WATCH: Parliament members in Turkey broke out into a brawl during tense discussions over Syria.
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President Recep Tayyip Erdogan announced the 48-hour curfew, stirring up a wave of panic-buying on Friday evening.
While Turkey took early steps to combat the virus by closing its border with Iran and halting flights from China and Italy, the nation’s approach has been otherwise more relaxed compared with many of its neighbors.
Prior to the temporary lockdown, the government banned anyone 65 or older from leaving home, later extending the ban to people under 20, ensuring that the main workforce was able to continue working and supporting the economy.
Turkey has focused mainly on limiting access and mobility nationwide as opposed to national lockdowns. After instituting the temporary measure, which is due to expire on Monday, many believe that a total lockdown is only a matter of time.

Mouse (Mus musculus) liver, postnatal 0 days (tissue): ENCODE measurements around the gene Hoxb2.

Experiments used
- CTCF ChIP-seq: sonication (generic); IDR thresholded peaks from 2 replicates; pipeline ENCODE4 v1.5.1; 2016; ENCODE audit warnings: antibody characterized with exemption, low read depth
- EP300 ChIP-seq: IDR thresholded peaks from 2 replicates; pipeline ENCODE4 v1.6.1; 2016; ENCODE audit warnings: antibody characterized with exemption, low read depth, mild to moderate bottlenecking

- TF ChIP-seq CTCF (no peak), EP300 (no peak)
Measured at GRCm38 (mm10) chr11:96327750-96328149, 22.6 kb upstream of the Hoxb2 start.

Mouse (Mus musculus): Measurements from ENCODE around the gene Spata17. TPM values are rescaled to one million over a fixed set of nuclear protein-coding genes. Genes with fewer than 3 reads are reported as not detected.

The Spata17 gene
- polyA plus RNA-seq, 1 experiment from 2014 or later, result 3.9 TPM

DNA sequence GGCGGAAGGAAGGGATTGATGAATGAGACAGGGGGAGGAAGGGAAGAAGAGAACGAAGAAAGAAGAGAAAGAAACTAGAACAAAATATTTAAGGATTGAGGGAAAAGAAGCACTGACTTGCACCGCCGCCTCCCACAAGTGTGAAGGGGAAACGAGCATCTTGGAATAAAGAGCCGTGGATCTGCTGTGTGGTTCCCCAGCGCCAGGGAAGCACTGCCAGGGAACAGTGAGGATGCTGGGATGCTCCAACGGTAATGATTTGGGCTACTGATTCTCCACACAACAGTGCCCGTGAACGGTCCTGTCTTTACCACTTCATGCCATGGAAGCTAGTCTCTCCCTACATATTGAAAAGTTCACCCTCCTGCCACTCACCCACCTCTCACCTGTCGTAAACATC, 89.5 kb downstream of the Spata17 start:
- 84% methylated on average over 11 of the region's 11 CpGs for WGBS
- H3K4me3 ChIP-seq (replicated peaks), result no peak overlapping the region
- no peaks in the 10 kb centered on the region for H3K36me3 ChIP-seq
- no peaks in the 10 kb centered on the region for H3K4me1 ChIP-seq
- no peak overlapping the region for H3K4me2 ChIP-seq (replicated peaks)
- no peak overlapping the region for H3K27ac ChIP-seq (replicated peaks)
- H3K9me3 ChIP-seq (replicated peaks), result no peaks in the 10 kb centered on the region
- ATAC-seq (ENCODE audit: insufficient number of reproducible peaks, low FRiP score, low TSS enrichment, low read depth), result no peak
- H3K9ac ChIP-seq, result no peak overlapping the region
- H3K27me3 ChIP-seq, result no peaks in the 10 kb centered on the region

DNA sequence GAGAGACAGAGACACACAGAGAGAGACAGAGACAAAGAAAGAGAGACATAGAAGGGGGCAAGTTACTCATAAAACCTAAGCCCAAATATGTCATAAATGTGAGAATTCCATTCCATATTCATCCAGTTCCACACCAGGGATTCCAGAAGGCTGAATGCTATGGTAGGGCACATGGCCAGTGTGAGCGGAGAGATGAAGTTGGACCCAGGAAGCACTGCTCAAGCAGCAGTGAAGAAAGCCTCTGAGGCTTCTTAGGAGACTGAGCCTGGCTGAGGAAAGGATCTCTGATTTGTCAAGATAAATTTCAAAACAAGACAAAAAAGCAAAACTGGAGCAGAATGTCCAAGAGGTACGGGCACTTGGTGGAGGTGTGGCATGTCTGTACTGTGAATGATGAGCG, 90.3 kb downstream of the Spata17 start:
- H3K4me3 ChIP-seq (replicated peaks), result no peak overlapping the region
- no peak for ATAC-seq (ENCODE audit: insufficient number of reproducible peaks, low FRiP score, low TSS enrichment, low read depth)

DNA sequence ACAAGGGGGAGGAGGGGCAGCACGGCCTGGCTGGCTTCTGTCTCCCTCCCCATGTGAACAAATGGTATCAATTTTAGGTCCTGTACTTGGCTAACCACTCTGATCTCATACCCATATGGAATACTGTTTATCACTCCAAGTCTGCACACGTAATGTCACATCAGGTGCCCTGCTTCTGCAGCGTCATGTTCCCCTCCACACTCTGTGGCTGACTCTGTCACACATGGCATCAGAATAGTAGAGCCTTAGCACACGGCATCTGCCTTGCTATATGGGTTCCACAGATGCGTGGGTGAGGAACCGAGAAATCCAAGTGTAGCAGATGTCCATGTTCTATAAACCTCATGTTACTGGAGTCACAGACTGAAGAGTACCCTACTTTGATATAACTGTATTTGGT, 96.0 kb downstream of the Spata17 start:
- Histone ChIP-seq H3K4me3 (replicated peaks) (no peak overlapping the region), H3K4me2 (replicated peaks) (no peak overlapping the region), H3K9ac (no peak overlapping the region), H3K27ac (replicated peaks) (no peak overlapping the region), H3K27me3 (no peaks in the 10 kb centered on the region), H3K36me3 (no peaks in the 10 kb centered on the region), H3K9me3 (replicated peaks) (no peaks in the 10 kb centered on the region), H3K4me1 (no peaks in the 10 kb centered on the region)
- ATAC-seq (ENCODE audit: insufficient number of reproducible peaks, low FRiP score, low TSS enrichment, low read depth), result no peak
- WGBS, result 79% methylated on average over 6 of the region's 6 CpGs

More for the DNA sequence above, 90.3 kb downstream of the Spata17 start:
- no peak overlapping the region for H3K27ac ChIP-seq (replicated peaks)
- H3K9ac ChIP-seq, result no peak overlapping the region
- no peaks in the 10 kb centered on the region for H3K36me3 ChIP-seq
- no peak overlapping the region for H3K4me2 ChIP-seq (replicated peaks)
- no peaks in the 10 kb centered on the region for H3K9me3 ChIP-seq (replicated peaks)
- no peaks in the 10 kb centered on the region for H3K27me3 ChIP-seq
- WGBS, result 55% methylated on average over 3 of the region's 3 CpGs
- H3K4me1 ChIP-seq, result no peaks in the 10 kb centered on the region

Can Selcuki, head of the Istanbul Economics Research think tank, said the government strategy of gradually limiting mobility aims “to stop the economy from coming to a full stop for as long as possible.”
“But if the curve doesn’t flatten and the numbers keep rising, then (a total lockdown) is definitely in the books,” he said.
“Our most important sensibility is the continuation of the supply of basic needs and ensuring the uninterrupted continuation of production to support exports,” Erdogan said last week. “Turkey is a country which in all conditions and circumstances must maintain production and ensure that the wheels (of production) carry on turning.”
A surge of infections in the country has forced Erdogan to reconsider his government’s response to the pandemic. Confirmed cases surpassed 52,000 this week, with more than 1,100 deaths.
On Satruday, Turkey confirmed 5,108 new cases, a staggering jump for the nation.
The Associated Press contributed to this report.